Dr. King was right. If we're wrong now, then God almighty is wrong.

Saturday, November 22, 2014

Ferguson Is The Civil Rights Movement

My son was up at 2:45 this morning and decided that going back to sleep was an unnecessary extravagance, so here we are.

I'm sick in my heart over Ferguson and all that it represents. There are a great many things I wish I could tell my fellow White Americans if I had them as a captive audience. For now, I'll just mention one:

Never use disorder as an excuse to avoid dealing with injustice. 

The fixation of so many people on the tiny amount of looting that occurred months ago is extremely revealing. What would it take for them to be on the side of the protestors? I bet they think the civil rights movement consisted of a bunch of middle class Black people in suits refusing to make a ruckus. I bet they don't know that there was lots of violence in and around civil rights movement demonstrations. Or they do know, but somehow they assume that back then it was all so clear and those mean southern sheriffs were obviously at fault. Don't they know that the civil rights movement seemed murky and confusing to White Americans and most of them eventually opposed it?

Ferguson is not so different. We must expose people and make them uncomfortable. If Ferguson comes up in conversation, go ahead and tell your White friends that the civil rights movement isn't over. Tell them to stop paying lip service to the gains of the past while refusing to get on the side of justice in the present. Consider the gross perversion of this world where truth and justice are constantly on the defensive. Find a perfect example of racial injustice, they tell us! One where it is so obvious that the victim is an angel and completely innocent and the perpetrator is a monster! Then we will join with you! Then we might be willing to support Black humanity!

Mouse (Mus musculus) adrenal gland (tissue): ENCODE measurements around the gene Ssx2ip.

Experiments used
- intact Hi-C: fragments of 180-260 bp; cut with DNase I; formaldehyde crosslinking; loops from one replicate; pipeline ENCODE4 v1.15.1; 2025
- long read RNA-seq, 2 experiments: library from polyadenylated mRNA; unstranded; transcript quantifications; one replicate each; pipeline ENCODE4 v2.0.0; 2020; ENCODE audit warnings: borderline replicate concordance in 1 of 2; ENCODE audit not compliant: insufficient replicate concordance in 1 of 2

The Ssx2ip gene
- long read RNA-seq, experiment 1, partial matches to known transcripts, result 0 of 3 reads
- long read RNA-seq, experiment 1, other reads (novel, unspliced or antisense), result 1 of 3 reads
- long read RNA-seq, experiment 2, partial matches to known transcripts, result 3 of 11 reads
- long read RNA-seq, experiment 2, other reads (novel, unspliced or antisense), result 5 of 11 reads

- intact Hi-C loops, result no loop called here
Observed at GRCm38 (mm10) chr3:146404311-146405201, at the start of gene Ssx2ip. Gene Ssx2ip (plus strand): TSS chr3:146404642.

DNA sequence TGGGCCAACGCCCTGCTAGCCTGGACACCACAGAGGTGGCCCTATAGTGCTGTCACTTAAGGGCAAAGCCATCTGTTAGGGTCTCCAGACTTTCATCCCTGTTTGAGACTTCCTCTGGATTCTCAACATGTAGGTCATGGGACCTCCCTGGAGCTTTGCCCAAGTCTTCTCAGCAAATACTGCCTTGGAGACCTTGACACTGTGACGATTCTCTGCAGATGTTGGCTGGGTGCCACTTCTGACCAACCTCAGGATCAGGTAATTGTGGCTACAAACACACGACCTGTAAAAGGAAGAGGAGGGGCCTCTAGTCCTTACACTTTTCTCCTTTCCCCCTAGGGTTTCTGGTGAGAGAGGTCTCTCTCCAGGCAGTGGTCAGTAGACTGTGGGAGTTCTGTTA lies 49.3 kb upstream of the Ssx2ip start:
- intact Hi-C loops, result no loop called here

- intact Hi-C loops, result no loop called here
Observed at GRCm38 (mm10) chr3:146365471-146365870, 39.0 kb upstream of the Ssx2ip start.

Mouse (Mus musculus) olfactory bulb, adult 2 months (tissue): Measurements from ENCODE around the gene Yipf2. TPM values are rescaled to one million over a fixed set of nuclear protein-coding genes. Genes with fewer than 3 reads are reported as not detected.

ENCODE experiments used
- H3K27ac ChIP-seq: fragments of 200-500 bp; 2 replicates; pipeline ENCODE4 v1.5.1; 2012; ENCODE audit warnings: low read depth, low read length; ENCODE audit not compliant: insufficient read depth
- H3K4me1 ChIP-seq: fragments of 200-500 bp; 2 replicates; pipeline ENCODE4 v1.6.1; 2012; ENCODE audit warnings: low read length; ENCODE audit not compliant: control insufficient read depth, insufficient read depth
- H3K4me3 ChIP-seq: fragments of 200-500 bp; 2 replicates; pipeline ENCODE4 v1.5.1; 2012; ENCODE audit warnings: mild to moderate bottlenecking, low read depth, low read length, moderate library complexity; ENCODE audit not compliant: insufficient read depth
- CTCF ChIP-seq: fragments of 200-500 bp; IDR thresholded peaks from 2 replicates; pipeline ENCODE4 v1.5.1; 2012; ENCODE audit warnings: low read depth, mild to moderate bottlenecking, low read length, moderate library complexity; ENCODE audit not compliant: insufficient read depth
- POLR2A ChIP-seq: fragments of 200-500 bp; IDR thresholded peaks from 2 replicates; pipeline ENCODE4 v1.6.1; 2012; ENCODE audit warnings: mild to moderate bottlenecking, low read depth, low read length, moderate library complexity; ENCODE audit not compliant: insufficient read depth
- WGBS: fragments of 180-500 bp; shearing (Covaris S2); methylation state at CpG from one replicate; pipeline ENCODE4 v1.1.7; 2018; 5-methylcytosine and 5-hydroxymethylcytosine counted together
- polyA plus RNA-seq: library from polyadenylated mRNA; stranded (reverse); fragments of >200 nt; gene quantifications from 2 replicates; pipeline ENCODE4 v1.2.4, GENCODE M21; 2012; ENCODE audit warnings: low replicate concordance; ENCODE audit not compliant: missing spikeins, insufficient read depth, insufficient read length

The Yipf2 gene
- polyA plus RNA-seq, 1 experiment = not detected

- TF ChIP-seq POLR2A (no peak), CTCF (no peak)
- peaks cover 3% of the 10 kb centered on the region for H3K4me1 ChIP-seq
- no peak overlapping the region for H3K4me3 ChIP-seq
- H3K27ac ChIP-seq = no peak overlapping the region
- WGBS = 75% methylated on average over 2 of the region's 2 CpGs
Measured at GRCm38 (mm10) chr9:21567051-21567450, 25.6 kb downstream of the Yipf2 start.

People can't find any evidence that Black people are treated equally in this country, but we who point this out are deemed to be radical or unreasonable. Sure, there's racial discrimination and inequality in education, employment, housing, health care, and life in general, but it doesn't matter because looting. Because baggy pants. Because ebonics. Because scary Black male.

The sins of the powerful produce oppression. The sins of the powerless produce disorder. Which sins we're quickest to judge says a lot about the state of our hearts.